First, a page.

The couple met at Peking, China, where her brother Edwin introduced them to each other at a foreign embassy entertainment. Since she didn’t speak Polish and he did not know English, they conversed in French. After a brief courtship they became engaged. When she returned home in December 1912 she was reticent to speak about the rumored engagement since her parents opposed the match because of the brevity of the courtship and her large fortune. She was able to convince her father it was a true “love” match and the wedding set for May.

Count Ledóchowski was a nephew of the late Cardinal Mieczysław Halka Ledóchowski, Primate of Poland and prefect of the Propaganda at the Vatican. The Ledóchowski family lineage began in 1457 in the Volhynian Voivodeship where the boyar knight Nestor Halka took the name of his estate, Ledóchow, as his own. It is believed that the dynastic family Halka dates to the time of the Kievan Rus in 971. The Halka family’s used the official Austrian title of Halka von Ledóchow Count Ledóchowski.

On May 8, 1913 the couple was married at the Warfield home in Baltimore by Rev. William A. Fletcher, rector of the Cathedral. Cardinal Gibbons witnessed the ceremony, and bestowed his blessing. It was a simple ceremony because the bride’s maternal grandmother had recently died. Only relatives and a few personal friends were invited. After a wedding breakfast the couple left for New York to take a steamship to return to Poland to reside at the family estate, located near the Austrian border, an eight-hour journey from Moscow and twelve-hours from Vienna and in the midst of the zone of war that erupted on July 28, 1914.

Warfield with her daughter.

On August 19, the Warfield family received a cablegram form Włodzimierz dated August 18,Ostropol, Russian Poland “Situation uncertain. Louise safe with cousins.” There was no news from her until October when the family received several letters appealing for medical and surgical supplies, as well as clothing and blankets. These appeals prompted the former Governor to establish the Russian Poland Red Cross Relief Fund Committee. The local Polish Community rallied to his support and by December the first of several boat loads of supplies were sent to Poland.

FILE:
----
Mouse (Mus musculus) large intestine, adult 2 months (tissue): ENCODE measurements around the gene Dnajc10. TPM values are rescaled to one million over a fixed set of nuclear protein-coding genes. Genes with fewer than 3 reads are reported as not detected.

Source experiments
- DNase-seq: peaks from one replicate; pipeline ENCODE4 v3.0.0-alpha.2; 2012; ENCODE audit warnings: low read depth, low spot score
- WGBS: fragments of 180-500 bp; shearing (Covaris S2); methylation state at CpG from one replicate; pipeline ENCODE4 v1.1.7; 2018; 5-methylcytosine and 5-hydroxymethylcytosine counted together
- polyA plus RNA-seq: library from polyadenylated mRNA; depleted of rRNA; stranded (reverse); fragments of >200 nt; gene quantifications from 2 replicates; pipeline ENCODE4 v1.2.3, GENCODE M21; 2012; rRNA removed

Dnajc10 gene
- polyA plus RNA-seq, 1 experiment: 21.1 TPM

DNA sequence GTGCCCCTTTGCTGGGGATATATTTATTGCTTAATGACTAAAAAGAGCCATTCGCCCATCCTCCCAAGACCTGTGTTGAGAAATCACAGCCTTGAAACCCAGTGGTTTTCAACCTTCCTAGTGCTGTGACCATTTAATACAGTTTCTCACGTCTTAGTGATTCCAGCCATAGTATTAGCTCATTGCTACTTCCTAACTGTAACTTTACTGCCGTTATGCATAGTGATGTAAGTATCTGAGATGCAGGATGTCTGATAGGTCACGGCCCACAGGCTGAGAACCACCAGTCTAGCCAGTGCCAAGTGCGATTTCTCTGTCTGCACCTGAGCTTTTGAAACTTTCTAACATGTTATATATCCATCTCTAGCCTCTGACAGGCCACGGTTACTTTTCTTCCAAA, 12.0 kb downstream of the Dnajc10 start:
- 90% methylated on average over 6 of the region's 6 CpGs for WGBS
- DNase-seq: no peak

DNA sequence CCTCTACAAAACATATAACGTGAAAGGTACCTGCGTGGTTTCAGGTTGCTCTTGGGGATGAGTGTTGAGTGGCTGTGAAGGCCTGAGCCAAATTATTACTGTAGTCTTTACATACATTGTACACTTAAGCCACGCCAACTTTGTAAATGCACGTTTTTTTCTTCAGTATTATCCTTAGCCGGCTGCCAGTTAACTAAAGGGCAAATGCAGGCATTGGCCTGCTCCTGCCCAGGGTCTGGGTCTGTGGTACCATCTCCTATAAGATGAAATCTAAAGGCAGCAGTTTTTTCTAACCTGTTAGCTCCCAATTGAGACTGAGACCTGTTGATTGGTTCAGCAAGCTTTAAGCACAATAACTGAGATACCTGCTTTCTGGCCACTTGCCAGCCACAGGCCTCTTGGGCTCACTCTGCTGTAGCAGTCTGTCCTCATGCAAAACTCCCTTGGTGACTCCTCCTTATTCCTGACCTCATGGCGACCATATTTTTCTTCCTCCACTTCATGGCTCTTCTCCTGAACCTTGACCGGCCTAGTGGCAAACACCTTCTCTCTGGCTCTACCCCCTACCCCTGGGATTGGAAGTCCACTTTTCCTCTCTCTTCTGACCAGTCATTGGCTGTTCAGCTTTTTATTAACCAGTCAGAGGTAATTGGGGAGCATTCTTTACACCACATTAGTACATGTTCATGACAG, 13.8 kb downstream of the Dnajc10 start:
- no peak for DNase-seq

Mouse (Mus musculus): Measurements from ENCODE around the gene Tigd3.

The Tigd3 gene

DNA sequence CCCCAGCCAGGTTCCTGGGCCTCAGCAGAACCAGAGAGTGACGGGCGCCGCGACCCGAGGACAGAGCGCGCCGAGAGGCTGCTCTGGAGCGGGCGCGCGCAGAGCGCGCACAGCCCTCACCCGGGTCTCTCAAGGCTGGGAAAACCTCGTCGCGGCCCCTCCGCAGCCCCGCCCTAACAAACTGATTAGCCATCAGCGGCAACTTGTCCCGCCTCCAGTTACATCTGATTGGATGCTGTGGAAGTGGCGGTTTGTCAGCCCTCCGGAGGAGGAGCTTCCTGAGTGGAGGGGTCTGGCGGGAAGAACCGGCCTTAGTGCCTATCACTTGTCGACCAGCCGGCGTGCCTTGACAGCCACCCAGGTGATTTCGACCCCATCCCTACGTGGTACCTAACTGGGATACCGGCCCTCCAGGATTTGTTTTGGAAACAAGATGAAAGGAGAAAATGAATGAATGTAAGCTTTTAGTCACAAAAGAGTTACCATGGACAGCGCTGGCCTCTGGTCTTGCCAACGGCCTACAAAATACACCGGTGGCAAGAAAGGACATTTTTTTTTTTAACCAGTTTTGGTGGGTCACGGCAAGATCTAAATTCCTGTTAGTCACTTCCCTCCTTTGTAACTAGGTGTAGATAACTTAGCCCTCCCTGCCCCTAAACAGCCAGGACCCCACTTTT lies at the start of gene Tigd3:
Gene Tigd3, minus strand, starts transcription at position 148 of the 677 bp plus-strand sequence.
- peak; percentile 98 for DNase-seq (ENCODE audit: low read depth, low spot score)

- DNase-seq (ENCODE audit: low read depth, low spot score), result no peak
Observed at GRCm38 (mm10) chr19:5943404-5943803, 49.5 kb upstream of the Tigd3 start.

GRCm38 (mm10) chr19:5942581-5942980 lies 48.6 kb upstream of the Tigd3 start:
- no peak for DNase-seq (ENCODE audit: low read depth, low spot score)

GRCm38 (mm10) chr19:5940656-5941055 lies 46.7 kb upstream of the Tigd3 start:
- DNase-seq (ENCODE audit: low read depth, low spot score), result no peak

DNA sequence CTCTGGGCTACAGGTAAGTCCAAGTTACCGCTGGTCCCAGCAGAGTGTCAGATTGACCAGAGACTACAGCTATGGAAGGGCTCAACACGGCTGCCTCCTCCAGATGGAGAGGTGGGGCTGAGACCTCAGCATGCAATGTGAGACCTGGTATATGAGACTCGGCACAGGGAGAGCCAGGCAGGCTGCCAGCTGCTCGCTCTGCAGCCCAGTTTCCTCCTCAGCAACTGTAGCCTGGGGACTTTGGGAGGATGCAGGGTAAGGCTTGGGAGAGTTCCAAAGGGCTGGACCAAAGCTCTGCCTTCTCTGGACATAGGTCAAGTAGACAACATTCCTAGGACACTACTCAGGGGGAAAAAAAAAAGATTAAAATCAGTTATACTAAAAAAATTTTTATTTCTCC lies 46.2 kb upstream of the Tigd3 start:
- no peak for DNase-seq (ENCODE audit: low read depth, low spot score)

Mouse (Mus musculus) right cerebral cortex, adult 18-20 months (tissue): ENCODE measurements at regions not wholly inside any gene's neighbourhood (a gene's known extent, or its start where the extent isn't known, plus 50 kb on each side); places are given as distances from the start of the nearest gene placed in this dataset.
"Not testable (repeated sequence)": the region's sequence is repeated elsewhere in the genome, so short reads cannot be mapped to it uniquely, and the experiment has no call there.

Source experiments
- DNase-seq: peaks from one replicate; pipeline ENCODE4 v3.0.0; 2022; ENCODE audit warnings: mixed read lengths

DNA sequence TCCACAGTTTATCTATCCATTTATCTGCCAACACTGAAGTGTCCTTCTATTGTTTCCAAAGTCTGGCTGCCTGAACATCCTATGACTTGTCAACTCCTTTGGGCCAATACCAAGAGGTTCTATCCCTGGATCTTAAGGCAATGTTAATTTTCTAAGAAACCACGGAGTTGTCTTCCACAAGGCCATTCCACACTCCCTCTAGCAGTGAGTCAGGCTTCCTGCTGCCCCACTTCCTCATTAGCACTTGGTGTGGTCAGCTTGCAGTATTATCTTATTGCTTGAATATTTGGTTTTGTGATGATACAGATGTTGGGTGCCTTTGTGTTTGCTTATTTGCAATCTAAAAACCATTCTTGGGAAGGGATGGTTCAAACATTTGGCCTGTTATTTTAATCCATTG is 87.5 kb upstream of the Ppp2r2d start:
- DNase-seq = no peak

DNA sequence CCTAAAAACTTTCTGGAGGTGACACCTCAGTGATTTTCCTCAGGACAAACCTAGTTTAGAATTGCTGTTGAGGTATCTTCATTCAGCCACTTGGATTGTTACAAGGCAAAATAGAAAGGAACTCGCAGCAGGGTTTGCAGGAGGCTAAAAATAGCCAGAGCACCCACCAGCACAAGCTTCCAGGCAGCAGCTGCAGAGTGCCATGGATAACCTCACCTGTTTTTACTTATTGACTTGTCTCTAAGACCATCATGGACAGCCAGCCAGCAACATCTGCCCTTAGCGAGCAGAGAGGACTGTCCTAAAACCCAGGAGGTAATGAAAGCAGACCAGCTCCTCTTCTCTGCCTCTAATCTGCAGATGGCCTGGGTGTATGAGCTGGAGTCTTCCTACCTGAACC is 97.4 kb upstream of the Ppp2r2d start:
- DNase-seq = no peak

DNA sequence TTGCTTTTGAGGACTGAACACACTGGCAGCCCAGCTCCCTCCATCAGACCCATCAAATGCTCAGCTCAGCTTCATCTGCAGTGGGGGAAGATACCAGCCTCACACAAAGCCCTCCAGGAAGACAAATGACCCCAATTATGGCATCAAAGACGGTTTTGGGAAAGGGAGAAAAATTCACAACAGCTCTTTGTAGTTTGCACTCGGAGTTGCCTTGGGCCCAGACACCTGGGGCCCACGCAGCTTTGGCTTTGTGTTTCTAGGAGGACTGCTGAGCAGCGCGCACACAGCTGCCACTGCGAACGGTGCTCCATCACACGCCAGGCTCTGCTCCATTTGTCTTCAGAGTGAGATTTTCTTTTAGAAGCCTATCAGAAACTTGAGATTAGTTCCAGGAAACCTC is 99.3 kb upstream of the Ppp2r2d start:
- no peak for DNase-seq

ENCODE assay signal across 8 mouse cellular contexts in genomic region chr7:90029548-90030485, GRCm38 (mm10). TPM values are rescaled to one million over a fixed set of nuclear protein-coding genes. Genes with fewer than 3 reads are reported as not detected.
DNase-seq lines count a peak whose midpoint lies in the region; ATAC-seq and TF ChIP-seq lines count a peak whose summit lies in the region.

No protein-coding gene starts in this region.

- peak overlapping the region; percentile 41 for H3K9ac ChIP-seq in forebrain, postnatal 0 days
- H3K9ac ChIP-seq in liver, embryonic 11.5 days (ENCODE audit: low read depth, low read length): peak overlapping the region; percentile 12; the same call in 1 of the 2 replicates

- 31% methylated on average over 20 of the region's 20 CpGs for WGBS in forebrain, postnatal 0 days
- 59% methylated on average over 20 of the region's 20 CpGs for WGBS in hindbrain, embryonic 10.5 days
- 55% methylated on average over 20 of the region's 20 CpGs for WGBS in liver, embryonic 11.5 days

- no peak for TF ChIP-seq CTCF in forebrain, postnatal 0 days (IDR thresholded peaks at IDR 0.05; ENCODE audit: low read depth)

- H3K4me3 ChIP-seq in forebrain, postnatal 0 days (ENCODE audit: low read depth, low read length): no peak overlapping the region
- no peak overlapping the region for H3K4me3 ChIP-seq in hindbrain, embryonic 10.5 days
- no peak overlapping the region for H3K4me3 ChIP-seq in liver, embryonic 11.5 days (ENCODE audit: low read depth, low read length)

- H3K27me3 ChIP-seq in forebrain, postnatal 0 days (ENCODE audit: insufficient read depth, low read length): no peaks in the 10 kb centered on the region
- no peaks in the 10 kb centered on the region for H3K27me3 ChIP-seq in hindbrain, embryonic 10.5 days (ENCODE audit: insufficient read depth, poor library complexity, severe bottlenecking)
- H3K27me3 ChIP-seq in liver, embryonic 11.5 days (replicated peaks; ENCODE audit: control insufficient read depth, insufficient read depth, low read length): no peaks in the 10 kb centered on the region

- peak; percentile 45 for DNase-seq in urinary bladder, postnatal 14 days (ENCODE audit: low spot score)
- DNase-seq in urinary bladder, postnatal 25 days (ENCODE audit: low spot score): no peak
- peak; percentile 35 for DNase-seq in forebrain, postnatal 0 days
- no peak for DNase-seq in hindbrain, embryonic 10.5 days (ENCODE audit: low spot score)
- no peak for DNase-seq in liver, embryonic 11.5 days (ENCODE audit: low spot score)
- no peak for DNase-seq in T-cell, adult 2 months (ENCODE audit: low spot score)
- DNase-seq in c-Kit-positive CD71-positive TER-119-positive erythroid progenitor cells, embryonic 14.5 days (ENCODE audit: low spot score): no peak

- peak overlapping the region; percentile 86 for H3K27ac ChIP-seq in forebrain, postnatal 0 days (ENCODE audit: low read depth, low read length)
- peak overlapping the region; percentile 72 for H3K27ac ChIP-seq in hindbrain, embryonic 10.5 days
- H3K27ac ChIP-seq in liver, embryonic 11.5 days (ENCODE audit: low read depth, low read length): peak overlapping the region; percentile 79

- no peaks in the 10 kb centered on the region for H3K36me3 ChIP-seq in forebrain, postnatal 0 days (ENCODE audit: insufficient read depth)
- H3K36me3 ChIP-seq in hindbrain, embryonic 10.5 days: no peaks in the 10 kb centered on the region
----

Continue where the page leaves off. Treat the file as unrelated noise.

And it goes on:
After the war he would be honored by Baltimore’s Polonia for his efforts. Although the couple would have three children, two daughters and a son the marriage was doomed and on November 25, 1922 they were divorced. She was given custody of the children and the following year she renounced her title to regain U.S. citizenship and took back the name Warfield.

Thomas L. Hollowak

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Reprinted from PAHA Newsletter, Spring 2014. 

Wednesday, May 21, 2014

Warsaw Conference Update and the Kosciuszko Foundation Scholarships


THE FIFTH WORLD CONGRESS OF POLISH STUDIES, JUNE IN WARSAW


The Fifth World Congress on Polish Studies will be held at the University of Warsaw, June 20-23, 2014. We are pleased to inform you that the featured speaker at the closing banquet will be Leszek Balcerowicz, the former Chair of the National Bank of Poland, Deputy Prime Minister, and the Father of Poland’s Economic Transformation. He will be speaking on “Poland’s Transformation in Comparative Perspective.” We are sure you will not want to miss this, but seating is limited so if you have not already done so please go to the Polish Institute web site to reserve your ticket to the event
 (http://www.piasa.org/events/congress2014-Registration.html).

Leszek Balcerowicz in LA with Maja Trochimczyk and Bohdan Oppenheim